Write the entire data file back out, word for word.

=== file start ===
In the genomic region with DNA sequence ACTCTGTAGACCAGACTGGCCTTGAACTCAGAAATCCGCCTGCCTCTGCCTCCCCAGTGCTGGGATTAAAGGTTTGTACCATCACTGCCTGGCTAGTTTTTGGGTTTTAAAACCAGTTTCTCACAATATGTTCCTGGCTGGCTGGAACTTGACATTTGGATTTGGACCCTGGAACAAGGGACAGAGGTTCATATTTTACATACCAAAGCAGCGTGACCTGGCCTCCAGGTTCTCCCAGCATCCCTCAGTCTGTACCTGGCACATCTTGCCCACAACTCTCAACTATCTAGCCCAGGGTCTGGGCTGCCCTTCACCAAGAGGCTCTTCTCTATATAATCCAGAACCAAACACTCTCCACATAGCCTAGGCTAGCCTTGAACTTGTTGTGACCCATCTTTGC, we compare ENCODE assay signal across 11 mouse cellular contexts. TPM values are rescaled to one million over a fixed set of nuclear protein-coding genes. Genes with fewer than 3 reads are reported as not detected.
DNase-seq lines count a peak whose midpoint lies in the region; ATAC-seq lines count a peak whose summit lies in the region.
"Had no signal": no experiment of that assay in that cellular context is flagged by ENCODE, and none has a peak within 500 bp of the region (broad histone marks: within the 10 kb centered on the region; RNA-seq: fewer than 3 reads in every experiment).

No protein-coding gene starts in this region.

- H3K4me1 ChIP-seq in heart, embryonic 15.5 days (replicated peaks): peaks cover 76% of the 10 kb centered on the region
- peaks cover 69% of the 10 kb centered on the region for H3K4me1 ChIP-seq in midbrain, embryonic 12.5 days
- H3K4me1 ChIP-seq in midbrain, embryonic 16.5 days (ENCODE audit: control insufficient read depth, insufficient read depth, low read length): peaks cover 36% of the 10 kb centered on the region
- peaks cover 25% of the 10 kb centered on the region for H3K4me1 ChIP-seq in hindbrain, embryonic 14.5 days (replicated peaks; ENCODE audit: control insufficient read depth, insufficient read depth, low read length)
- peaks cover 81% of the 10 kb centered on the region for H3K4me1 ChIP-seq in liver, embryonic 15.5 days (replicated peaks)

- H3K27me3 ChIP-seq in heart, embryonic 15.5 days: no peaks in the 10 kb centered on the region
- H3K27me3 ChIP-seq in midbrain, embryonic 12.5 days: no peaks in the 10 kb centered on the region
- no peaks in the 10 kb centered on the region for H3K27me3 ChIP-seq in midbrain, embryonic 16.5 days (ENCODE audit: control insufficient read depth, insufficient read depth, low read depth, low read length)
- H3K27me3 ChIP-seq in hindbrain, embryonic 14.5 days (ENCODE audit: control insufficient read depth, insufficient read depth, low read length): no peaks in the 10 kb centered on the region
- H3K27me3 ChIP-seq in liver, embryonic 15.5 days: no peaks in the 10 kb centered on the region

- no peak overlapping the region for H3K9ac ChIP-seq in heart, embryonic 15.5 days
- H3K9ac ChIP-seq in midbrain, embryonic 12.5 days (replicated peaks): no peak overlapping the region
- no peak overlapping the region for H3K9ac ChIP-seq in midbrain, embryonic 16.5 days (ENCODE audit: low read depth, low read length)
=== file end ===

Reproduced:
In the genomic region with DNA sequence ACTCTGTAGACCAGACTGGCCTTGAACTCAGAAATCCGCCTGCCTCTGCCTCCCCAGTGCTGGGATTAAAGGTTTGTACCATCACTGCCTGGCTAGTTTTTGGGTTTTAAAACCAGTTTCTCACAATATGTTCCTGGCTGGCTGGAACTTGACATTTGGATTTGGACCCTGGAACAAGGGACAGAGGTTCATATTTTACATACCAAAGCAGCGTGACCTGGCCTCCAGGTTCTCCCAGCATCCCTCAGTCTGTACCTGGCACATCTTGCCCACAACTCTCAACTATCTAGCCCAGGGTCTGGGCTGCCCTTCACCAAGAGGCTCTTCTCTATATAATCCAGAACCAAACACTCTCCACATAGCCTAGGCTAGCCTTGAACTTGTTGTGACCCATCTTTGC, we compare ENCODE assay signal across 11 mouse cellular contexts. TPM values are rescaled to one million over a fixed set of nuclear protein-coding genes. Genes with fewer than 3 reads are reported as not detected.
DNase-seq lines count a peak whose midpoint lies in the region; ATAC-seq lines count a peak whose summit lies in the region.
"Had no signal": no experiment of that assay in that cellular context is flagged by ENCODE, and none has a peak within 500 bp of the region (broad histone marks: within the 10 kb centered on the region; RNA-seq: fewer than 3 reads in every experiment).

No protein-coding gene starts in this region.

- H3K4me1 ChIP-seq in heart, embryonic 15.5 days (replicated peaks): peaks cover 76% of the 10 kb centered on the region
- peaks cover 69% of the 10 kb centered on the region for H3K4me1 ChIP-seq in midbrain, embryonic 12.5 days
- H3K4me1 ChIP-seq in midbrain, embryonic 16.5 days (ENCODE audit: control insufficient read depth, insufficient read depth, low read length): peaks cover 36% of the 10 kb centered on the region
- peaks cover 25% of the 10 kb centered on the region for H3K4me1 ChIP-seq in hindbrain, embryonic 14.5 days (replicated peaks; ENCODE audit: control insufficient read depth, insufficient read depth, low read length)
- peaks cover 81% of the 10 kb centered on the region for H3K4me1 ChIP-seq in liver, embryonic 15.5 days (replicated peaks)

- H3K27me3 ChIP-seq in heart, embryonic 15.5 days: no peaks in the 10 kb centered on the region
- H3K27me3 ChIP-seq in midbrain, embryonic 12.5 days: no peaks in the 10 kb centered on the region
- no peaks in the 10 kb centered on the region for H3K27me3 ChIP-seq in midbrain, embryonic 16.5 days (ENCODE audit: control insufficient read depth, insufficient read depth, low read depth, low read length)
- H3K27me3 ChIP-seq in hindbrain, embryonic 14.5 days (ENCODE audit: control insufficient read depth, insufficient read depth, low read length): no peaks in the 10 kb centered on the region
- H3K27me3 ChIP-seq in liver, embryonic 15.5 days: no peaks in the 10 kb centered on the region

- no peak overlapping the region for H3K9ac ChIP-seq in heart, embryonic 15.5 days
- H3K9ac ChIP-seq in midbrain, embryonic 12.5 days (replicated peaks): no peak overlapping the region
- no peak overlapping the region for H3K9ac ChIP-seq in midbrain, embryonic 16.5 days (ENCODE audit: low read depth, low read length)